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Where Are They Now: Blazers Edition

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A look at some of last year’s Trail Blazers and how they’re doing with their new squads.

NBA: San Antonio Spurs at Orlando Magic Kim Klement-USA TODAY Sports

While the new-look Portland Trail Blazers march onward, fans may want to know how the former Blazers of last season are doing with their new teams.

Evan Turner (Atlanta Hawks): 4.8 PTS, 2.4 REB, 1.9 AST in 10 games

ET has had a slow start for Atlanta mostly because of a sprained Achilles suffered early in the season. At age 31 on a squad that desperately needs minutes for its youth in the midst of losing 14 of their first 18, getting Turner engaged is a low priority. His best game to date was an 11 point, five rebound game versus the Clippers in which Los Angeles scored 150 and won by 49.

Al-Farouq Aminu (Orlando Magic): 4.3 PTS, 5.0 REB, 1.2 AST in 17 games

Aminu initially came off the bench to provide defense for the second unit, but has struggled mightily on offense, forcing him into a mentor capacity with the team. Aminu recently said he enjoys coaching the younger players even if he is not playing as much. While his defense remains on point, his hideous shooting numbers (27.6 percent from the field, 15.6 percent from three for the month of November) are easily the worst of his career.

Jake Layman (Minnesota Timberwolves): 10.5 PTS, 2.9 REB, 0.8 AST in 14 games

Layman has been a successful bench scorer for the Timberwolves, ranking fifth on the team in scoring, including a 21 point performance in a loss to the Houston Rockets. For the season, he’s shooting 46.2 percent from the field, and is a key part of the Minnesota rotation. He recently injured his foot, and has missed the last four games, but expect more big things from the Turtle.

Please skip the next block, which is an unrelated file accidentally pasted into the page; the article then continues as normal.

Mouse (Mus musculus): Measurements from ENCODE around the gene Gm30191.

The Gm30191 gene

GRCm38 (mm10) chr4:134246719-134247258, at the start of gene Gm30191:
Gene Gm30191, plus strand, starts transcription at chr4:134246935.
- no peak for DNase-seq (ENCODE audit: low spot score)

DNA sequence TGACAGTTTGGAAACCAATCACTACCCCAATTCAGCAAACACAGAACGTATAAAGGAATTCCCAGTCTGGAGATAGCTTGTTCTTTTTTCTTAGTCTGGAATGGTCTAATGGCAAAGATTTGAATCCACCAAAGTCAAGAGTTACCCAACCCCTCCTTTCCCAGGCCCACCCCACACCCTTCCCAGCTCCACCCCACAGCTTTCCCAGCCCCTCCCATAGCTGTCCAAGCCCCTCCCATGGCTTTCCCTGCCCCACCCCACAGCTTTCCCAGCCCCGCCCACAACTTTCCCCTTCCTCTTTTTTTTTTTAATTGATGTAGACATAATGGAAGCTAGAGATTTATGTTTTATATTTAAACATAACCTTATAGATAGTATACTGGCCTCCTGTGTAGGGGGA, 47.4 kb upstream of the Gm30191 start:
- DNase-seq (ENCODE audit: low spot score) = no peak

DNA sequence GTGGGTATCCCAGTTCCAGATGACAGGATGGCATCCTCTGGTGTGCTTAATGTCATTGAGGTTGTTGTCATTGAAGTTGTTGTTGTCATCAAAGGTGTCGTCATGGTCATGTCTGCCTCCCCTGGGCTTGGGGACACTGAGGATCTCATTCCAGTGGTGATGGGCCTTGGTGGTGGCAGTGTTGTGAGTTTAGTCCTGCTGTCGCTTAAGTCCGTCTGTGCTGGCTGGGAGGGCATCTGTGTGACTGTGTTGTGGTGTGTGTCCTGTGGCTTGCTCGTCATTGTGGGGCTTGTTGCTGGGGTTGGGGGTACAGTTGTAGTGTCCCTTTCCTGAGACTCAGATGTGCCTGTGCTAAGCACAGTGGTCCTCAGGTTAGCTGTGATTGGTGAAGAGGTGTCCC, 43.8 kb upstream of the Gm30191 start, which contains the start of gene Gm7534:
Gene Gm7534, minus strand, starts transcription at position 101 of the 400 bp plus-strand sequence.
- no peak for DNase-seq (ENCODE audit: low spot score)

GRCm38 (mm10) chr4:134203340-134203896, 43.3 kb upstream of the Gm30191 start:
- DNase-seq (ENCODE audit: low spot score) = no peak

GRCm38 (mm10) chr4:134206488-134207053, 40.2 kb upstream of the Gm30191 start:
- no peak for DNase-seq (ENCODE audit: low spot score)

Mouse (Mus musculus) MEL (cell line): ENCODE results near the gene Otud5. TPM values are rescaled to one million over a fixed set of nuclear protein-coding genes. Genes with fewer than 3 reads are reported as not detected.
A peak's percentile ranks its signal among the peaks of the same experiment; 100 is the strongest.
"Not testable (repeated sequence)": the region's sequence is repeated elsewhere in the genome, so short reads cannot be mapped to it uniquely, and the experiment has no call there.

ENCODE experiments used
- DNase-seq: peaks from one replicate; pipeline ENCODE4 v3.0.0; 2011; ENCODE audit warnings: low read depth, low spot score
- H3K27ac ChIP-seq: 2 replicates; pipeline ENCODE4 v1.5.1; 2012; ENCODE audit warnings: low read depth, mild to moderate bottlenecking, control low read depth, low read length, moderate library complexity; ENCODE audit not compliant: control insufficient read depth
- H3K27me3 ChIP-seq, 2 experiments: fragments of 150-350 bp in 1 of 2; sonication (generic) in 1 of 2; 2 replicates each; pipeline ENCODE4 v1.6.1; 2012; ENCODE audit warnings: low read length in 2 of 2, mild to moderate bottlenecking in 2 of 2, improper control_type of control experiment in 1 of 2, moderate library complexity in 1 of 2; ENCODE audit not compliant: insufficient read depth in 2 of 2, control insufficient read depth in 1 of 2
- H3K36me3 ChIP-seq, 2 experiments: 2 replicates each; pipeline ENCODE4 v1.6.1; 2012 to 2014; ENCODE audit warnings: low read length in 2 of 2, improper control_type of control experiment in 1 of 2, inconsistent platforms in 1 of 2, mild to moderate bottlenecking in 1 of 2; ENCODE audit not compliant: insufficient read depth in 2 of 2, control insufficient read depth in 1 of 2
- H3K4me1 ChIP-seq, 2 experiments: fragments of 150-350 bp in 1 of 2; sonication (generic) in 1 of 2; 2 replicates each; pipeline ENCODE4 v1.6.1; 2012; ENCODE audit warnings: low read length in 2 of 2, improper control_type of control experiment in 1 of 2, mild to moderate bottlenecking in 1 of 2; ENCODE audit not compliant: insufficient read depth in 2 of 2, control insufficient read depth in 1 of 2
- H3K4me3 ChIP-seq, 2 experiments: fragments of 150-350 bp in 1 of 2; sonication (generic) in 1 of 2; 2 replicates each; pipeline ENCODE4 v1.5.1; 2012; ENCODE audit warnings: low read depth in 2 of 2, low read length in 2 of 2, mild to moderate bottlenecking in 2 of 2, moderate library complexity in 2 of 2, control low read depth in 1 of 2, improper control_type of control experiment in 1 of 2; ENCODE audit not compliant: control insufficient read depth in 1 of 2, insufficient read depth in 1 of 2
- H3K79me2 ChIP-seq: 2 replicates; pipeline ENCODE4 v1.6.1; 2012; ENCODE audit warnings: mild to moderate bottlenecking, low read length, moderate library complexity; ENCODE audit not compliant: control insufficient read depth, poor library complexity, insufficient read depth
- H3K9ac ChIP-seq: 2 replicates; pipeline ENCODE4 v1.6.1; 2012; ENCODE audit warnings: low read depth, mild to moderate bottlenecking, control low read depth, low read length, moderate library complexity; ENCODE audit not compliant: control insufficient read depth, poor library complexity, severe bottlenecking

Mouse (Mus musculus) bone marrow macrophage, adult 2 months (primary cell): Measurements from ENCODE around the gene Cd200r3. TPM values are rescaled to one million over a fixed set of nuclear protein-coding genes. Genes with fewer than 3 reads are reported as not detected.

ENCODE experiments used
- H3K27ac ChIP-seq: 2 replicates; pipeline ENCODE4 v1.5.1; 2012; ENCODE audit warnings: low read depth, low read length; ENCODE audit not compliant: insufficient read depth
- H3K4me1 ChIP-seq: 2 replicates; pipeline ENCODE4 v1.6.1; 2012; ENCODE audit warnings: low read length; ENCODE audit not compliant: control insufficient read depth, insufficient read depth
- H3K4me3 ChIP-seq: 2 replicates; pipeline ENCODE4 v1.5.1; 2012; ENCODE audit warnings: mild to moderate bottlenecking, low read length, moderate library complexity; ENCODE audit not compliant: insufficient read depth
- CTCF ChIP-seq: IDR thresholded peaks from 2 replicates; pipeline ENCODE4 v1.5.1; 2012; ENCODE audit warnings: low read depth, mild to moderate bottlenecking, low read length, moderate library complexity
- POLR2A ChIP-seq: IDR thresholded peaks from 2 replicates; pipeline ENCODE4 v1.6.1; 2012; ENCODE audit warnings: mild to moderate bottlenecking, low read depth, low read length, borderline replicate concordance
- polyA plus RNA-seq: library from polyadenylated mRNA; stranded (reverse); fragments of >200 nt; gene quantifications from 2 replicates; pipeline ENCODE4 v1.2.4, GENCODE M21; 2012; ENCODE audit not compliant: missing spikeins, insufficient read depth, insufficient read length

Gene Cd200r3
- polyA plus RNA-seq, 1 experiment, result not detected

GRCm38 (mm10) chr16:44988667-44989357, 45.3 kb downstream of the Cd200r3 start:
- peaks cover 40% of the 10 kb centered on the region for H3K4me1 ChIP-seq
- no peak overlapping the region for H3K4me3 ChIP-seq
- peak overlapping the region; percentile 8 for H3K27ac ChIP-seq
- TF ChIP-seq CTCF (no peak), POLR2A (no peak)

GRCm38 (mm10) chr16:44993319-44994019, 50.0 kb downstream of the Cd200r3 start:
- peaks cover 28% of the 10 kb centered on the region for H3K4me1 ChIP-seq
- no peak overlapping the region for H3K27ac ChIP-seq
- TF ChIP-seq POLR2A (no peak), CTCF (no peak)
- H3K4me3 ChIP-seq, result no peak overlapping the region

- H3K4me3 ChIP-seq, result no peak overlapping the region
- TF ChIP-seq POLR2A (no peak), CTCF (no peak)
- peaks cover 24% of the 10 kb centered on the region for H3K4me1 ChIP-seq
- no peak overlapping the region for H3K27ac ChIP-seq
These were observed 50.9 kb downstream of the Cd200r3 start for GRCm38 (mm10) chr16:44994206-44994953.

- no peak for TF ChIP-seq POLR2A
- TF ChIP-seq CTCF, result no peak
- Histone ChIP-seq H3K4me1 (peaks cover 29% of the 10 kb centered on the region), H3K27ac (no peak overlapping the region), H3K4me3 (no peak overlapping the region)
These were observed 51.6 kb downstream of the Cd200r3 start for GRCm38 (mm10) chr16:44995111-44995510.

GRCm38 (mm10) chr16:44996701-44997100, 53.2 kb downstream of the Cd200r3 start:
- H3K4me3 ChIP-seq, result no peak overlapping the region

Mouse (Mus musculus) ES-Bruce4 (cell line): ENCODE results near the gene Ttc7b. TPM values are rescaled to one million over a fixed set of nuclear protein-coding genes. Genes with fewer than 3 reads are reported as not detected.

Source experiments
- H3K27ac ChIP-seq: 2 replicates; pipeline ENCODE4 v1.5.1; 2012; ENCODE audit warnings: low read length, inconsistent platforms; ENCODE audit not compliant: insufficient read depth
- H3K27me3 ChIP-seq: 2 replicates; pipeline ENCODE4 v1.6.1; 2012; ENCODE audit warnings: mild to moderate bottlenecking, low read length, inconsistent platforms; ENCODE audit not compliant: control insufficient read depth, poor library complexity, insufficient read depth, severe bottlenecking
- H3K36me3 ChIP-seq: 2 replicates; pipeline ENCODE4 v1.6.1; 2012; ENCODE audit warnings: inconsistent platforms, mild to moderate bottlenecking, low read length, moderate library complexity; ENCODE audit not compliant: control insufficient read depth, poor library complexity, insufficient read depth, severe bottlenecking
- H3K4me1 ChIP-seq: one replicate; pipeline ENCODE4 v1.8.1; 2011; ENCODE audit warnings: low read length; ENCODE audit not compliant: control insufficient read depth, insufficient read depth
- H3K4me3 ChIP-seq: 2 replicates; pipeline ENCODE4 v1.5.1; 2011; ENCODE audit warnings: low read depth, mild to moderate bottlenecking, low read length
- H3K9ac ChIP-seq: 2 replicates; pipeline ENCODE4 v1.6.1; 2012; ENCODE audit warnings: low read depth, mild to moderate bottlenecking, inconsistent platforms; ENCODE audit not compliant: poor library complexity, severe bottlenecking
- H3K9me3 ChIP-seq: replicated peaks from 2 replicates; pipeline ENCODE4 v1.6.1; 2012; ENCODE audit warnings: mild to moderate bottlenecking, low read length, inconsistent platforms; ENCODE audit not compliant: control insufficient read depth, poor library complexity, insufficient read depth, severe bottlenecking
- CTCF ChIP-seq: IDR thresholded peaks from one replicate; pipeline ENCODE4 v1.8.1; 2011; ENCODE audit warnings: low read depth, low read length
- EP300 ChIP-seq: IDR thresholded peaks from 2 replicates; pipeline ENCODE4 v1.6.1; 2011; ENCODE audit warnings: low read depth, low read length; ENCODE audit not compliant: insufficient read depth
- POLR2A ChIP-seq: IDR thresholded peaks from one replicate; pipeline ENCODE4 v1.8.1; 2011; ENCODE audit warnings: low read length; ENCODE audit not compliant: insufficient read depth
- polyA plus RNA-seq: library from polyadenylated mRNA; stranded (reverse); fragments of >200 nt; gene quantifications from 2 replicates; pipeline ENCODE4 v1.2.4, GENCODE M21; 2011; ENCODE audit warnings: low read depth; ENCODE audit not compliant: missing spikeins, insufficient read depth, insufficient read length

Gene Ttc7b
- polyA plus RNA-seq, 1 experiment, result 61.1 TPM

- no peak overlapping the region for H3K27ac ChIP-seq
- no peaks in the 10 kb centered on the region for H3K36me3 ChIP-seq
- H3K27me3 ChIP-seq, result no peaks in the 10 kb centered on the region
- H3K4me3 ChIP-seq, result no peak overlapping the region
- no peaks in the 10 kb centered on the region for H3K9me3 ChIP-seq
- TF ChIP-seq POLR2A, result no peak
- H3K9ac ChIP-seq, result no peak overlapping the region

Meyers Leonard (Miami Heat): 6.3 PTS, 4.2 REB, 0.8 AST in 17 games

Leonard continues to be an enigma even in South Beach. While he is technically a starter for the Heat, he only plays around 19 minutes a game, and almost never down the stretch. Miami has been using him down in the post more often than Portland did, with only 29 of his 80 shots coming from three. He is shooting 51.7 percent from three for the season, and has some of the best defensive numbers of his career, but his usage is perplexing.

Maurice Harkless (Los Angeles Clippers): 5.5 PTS, 3.1 REB, 1.2 AST in 19 games

Harkless has been a solid if unremarkable bench option for the new look Clippers. With the recent return of Paul George from injury, Harkless has seen a corresponding drop in his minutes and usage, going from an average of 23 minutes down to 18. In the aforementioned game against the Hawks where Turner went off, Harkless had quite the stat line with 6 points 7 rebounds, two steals, two blocks, and two assists.

Seth Curry (Dallas Mavericks): 7.9 PTS, 1.6 REB, 1.6 AST in 15 games

Curry has been aggravatingly inconsistent for a Mavericks squad on the move in the Western Conference. He has six games this season with double-figures in scoring, but eight games where he shot below 40% from three while taking at least one. With Delon Wright acting as the second unit’s point guard, Curry is limited heavily to being a catch-and-shoot three point artist, where he is shooting 37.5 percent for the season.

Enes Kanter (Boston Celtics): 7.2 PTS, 6.1 REB, 1.2 AST in 11 games

Kanter has been slowed by injuries this season, as well as a logjam at forward for the Celtics. Daniel Theis has been starting, and Kanter has been under performing off the bench. Since recovering from his injury, his numbers have been picking up, including 13 points and nine rebounds in a win over Sacramento. While his numbers may look good compared to others on this list, Boston was clearly expecting more when they signed Kanter in the off-season.